doubleness


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dou·ble

 (dŭb′əl)
adj.
1. Twice as much in size, strength, number, or amount: a double dose.
2. Composed of two like parts: double doors.
3. Composed of two unlike parts; dual: a double meaning; a double role for an actor.
4. Accommodating or designed for two: a double bed; a double room.
5. Characterized by duplicity; deceitful: speak with a double tongue.
6. Botany Having many more than the usual number of petals, usually in a crowded or an overlapping arrangement: a double chrysanthemum.
n.
1. Something increased twofold.
2. One that closely resembles another; a duplicate.
3.
a. Something having two identifiable or prominent parts or members.
b. Something capable of carrying, moving, or holding two people or things, as a mattress.
4.
a. An actor's understudy.
b. An actor who takes the place of another actor in scenes requiring special skills or preparations: a stunt double; a body double.
5. An apparition; a wraith.
6.
a. A sharp turn in a direction of movement; a reversal.
b. A sharp, often devious change in position or argument; a shift.
7. doubles Sports A form of a game, such as tennis or handball, having two players on each side.
8. Baseball A hit enabling the batter to reach second base. Also called two-bagger, two-base hit.
9. Games
a. A bid in bridge indicating strength to one's partner; a request for a bid.
b. A bid doubling one's opponent's bid in bridge, thus increasing the penalty for failure to fulfill the contract.
c. A hand justifying such a bid.
v. dou·bled, dou·bling, dou·bles
v.tr.
1. To make twice as great.
2. To be twice as much as: doubled the score of his opponent.
3. To fold in two.
4. To clench (one's fist).
5. To duplicate; repeat.
6. To turn (an enemy spy) into a double agent.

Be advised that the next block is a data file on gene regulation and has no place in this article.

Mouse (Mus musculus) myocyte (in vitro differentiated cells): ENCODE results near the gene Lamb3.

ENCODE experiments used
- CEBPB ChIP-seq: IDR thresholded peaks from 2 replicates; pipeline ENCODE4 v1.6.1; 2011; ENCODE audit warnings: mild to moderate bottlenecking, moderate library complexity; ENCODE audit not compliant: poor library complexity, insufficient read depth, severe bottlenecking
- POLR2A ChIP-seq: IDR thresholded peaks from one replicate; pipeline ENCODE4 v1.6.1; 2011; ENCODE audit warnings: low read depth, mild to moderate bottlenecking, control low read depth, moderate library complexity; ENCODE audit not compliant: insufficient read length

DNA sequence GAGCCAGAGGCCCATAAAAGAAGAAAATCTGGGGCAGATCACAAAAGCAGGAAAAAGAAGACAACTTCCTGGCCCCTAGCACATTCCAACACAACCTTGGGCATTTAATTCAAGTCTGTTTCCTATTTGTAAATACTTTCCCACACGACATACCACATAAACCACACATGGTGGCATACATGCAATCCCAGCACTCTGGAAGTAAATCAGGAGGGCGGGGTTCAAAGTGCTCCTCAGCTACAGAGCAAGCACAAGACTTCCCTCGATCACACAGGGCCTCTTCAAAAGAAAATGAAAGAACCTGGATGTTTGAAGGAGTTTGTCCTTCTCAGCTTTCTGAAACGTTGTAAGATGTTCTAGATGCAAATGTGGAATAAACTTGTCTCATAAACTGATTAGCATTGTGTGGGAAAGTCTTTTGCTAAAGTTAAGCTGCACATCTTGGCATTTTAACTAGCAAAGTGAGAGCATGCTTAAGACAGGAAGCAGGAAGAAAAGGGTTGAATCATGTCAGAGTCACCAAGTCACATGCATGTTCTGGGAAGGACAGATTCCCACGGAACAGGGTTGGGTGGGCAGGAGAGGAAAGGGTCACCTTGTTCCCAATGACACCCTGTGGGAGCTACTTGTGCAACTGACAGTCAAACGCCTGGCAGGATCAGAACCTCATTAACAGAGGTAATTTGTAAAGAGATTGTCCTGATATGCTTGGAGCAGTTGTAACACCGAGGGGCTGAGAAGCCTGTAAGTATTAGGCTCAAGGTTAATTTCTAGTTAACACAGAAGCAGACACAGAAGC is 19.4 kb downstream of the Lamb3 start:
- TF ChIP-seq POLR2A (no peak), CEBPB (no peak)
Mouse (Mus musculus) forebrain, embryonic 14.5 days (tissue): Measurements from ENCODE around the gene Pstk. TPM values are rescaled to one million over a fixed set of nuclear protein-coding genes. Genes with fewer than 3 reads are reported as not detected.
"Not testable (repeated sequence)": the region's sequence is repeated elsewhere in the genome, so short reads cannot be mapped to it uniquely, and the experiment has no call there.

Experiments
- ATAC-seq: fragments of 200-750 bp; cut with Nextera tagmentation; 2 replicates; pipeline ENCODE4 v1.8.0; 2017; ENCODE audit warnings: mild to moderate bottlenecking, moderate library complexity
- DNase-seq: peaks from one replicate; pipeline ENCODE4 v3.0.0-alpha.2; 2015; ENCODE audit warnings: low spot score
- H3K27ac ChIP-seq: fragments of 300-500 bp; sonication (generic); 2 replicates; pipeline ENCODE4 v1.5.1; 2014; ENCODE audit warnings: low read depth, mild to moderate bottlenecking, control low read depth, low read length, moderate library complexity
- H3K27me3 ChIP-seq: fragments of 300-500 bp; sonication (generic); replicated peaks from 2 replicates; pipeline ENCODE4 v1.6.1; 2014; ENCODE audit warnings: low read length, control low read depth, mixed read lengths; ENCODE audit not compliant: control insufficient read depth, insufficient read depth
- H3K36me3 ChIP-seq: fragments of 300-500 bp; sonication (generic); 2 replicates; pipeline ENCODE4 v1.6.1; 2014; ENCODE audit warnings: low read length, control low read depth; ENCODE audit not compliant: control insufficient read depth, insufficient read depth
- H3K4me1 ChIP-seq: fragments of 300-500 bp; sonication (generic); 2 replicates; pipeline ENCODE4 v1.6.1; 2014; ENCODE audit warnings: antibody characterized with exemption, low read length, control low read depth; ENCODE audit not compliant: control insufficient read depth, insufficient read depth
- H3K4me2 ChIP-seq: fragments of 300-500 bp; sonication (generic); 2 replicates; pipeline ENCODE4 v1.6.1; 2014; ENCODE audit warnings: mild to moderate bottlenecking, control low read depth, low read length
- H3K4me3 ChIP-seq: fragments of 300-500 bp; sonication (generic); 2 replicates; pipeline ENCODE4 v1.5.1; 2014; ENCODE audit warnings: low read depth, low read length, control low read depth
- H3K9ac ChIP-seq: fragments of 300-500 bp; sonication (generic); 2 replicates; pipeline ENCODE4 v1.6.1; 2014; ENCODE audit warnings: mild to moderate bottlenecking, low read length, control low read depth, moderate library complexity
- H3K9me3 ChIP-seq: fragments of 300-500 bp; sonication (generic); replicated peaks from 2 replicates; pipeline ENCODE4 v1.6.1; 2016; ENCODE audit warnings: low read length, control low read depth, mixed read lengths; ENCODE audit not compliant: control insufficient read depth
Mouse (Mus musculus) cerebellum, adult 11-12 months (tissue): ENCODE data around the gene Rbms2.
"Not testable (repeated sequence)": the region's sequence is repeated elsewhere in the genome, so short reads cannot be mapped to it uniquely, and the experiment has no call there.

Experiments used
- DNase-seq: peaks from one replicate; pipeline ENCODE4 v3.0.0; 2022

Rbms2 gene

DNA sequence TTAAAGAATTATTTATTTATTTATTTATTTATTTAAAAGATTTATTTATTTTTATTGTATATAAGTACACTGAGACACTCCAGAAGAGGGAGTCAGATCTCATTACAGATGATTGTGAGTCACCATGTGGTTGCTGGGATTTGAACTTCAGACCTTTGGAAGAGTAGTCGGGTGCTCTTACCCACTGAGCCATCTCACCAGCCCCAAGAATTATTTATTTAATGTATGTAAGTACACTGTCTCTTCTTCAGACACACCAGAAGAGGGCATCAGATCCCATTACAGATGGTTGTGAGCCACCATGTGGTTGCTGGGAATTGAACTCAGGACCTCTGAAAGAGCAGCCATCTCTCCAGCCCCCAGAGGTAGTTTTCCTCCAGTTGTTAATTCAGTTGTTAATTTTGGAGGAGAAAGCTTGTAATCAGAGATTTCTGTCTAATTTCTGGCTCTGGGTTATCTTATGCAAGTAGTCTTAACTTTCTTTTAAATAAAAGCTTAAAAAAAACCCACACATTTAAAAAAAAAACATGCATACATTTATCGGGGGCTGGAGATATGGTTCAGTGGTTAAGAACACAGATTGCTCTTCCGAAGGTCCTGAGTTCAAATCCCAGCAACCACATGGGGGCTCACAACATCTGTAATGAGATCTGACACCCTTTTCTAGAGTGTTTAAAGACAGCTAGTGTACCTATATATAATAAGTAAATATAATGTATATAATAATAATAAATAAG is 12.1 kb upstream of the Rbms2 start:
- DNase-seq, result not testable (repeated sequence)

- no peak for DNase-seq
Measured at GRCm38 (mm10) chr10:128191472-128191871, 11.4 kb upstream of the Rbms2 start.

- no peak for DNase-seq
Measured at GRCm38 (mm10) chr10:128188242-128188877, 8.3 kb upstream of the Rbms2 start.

7. Baseball
a. To cause the scoring of (a run) by hitting a double.
b. To advance or score (a runner) by hitting a double.
c. To put out (a runner) as the second part of a double play.
8. Games To challenge (an opponent's bid) with a double in bridge.
9. Music To duplicate (another part or voice) an octave higher or lower or in unison.
10. Nautical To sail around: double a cape.
v.intr.
1. To be increased twofold: The debt soon doubled.
2. To turn sharply or all the way around; reverse one's course: had to double back to touch the missed base.
3. To serve in an additional capacity: a frying pan that doubles as a pie tin; a conductor who doubles as a pianist.
4. To replace an actor in the actor's absence or in a certain scene.
5. Baseball To hit a double.
6. Games To announce a double in bridge.
adv.
1. To twice the amount or extent; doubly: paid double for the customized car.
2. Two together; in pairs: sleeping double.
3. In two: bent double.
Phrasal Verb:
double up
1. To bend suddenly, as in pain or laughter.
2. To share accommodations meant for one person.
Idiom:
on/at the double
1. Immediately.
2. In double time.

[Middle English, from Old French, from Latin duplus; see dwo- in Indo-European roots.]

dou′ble·ness n.